Here, sine puro pectore = nisi purum pectus esset, 'if the heart weren't pure.' (As is not uncommon, the imperfect indicative of possum is used in place of the subjunctive for a contrafactual condition.)

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  1. The first example that came to my mind was, VG Ioh 15:5:

    Sine me nihil potestis facere / without me you can do nothing

    It is put by John in the mouth of Jesus preaching. This, of course, does not meet the Classical requirement...

But then I started searching for sine+nihil, restricting the search to something concrete...

  1. Google gave a number of sentences, most of them short, one of them attributed to Horace (I cent. BC):

    Sine labore nihil / without work [there is] nothing

    Wikiquote argues that the original is

    Nil sine magno vita labore dedit mortalibus / Life grants nothing to us mortals without hard work (Horace, Book I, satire ix, line 59)

  2. Perseus, in turn, led me to Cic. Mur. 9:

    [talking about Lucius Lucullus] maximo in bello sic est versatus ut hic multas res et magnas sine imperatore gesserit, nullam sine hoc imperator / in a most important war he so behaved himself that he performed many glorious exploits without the commander-in-chief; but the commander-in-chief did nothing without him

    At first it made me doubt, but nullam sine hoc imperator stands by itself as an example of what you are looking for, since imperator is nominative, nullam in accusative, and the fact the verb is gesserit seems pretty obvious: imperator sine hoc nullam gesserit, if parsed in a more modern-day-Western-friendly word order.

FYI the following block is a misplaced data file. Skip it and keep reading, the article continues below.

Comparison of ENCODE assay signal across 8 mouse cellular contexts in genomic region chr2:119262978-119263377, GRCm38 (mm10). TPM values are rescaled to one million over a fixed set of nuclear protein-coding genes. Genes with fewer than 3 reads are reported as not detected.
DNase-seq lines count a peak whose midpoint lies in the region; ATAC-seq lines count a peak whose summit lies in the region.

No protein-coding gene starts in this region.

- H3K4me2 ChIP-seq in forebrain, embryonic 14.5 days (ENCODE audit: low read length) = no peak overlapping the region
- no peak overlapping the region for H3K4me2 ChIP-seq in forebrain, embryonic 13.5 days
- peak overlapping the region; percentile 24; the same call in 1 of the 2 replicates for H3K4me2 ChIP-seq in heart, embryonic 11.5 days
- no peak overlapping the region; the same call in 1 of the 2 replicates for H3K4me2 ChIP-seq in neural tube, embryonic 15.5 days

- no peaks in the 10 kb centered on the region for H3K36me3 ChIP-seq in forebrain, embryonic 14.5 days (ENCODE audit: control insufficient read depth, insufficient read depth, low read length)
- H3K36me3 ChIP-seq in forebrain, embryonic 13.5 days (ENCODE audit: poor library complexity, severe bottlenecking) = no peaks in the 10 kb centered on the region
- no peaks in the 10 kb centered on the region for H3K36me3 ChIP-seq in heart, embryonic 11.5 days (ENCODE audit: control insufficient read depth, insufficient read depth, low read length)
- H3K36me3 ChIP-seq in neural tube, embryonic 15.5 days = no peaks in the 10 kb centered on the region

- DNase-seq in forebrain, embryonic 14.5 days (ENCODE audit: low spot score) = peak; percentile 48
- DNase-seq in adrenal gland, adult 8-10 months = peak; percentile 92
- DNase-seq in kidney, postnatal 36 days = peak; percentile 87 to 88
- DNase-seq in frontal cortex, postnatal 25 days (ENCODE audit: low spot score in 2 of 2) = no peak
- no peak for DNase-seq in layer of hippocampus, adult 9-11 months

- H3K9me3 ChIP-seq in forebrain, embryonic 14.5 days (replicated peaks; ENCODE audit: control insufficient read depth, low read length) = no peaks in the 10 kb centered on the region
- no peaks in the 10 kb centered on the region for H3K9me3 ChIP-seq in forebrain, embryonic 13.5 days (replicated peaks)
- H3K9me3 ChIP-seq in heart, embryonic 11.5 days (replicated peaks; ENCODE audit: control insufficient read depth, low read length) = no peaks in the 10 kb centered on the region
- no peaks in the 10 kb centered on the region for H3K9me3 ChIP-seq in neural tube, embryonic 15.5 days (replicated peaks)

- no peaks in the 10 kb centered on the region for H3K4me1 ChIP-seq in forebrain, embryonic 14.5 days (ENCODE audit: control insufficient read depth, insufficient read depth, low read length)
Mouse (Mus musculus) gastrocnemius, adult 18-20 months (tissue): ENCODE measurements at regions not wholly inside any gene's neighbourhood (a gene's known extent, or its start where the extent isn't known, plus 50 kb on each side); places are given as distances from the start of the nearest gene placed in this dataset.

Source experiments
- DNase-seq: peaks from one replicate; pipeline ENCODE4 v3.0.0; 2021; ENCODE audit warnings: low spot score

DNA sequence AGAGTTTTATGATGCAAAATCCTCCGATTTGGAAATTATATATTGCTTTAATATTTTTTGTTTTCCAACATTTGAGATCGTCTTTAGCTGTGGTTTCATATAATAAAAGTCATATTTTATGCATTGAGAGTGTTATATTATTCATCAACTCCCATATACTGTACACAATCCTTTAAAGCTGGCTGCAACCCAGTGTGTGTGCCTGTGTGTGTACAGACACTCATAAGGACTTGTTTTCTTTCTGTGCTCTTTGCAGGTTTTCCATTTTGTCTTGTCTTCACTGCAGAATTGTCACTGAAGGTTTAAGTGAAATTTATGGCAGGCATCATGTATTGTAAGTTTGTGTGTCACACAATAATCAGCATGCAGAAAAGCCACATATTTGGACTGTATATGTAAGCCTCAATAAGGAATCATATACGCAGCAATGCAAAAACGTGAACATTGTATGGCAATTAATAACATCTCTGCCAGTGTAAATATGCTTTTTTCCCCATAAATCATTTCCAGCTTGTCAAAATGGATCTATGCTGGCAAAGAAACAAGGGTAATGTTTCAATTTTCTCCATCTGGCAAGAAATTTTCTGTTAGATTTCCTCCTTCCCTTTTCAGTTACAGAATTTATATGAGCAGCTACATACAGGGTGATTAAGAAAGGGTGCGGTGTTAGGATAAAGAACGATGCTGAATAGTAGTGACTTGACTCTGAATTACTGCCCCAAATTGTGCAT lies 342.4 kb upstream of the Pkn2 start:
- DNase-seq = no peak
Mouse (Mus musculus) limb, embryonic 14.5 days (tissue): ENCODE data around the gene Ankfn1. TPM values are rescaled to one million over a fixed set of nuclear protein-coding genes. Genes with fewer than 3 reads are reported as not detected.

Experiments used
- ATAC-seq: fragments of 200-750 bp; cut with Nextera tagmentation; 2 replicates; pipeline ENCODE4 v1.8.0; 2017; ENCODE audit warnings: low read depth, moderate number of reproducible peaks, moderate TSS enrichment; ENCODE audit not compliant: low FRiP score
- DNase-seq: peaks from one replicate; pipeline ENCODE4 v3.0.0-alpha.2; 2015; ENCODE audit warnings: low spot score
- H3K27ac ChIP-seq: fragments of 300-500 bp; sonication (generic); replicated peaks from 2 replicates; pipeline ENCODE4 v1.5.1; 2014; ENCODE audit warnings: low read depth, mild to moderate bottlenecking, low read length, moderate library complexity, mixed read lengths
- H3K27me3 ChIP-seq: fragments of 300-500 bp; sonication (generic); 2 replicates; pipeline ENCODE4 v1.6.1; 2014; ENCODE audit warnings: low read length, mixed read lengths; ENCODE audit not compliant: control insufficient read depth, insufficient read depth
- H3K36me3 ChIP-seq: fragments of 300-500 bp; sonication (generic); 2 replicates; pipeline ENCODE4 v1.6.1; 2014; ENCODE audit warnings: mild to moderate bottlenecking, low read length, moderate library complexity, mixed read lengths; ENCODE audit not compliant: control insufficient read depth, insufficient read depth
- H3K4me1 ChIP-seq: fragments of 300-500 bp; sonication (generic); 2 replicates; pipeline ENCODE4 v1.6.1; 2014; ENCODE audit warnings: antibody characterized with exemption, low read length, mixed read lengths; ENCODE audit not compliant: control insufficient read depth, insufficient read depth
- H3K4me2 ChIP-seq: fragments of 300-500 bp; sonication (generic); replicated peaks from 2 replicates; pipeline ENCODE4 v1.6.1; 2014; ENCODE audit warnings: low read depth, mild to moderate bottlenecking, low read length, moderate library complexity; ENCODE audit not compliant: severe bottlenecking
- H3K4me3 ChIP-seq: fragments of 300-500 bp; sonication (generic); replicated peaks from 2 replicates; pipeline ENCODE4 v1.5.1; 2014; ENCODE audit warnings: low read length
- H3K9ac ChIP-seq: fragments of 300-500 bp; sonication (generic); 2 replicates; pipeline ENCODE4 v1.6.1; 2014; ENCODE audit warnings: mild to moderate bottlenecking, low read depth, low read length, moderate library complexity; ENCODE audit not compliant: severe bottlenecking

• If Joonas is looking for a protasis expressed with a preposition, these examples work. None of them are counterfactual, though. – brianpck May 11 '18 at 14:41
  • @brianpck I did want it to be specifically counterfactual, but I'm starting to wonder whether the question was overly ambitious. It's quite interesting if the construction as I envisioned it isn't attested. – Joonas Ilmavirta May 11 '18 at 20:12
  • @JoonasIlmavirta this exceeds either my English, my vocabulary, or my grammar knowledge, I admit. Why is not nullam rem sine Lucullo imperator gesserit not counterfactual? Would something like istam rem sine Lucullo imperator non gesserit counterfactual? – Rafael May 11 '18 at 20:26
  • @brianpck, the previous comment is also for you (honest question, I'm puzzled!) – Rafael May 11 '18 at 20:27
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    @Rafael I think it's factual instead of counterfactual, but it's subtle. It seems to say "the commander did nothing without him" (the commander indeed did nothing without his help), not "the commander would not have done anything without him" (the commander did something, which would have been impossible without his help). The "commander did nothing" is factual, as he really (according to the author) did not do anything. The statement "I would not be here without you" is counterfactual: it actually means that I am here. I'm not sure if I'm explaining this well. – Joonas Ilmavirta May 11 '18 at 20:37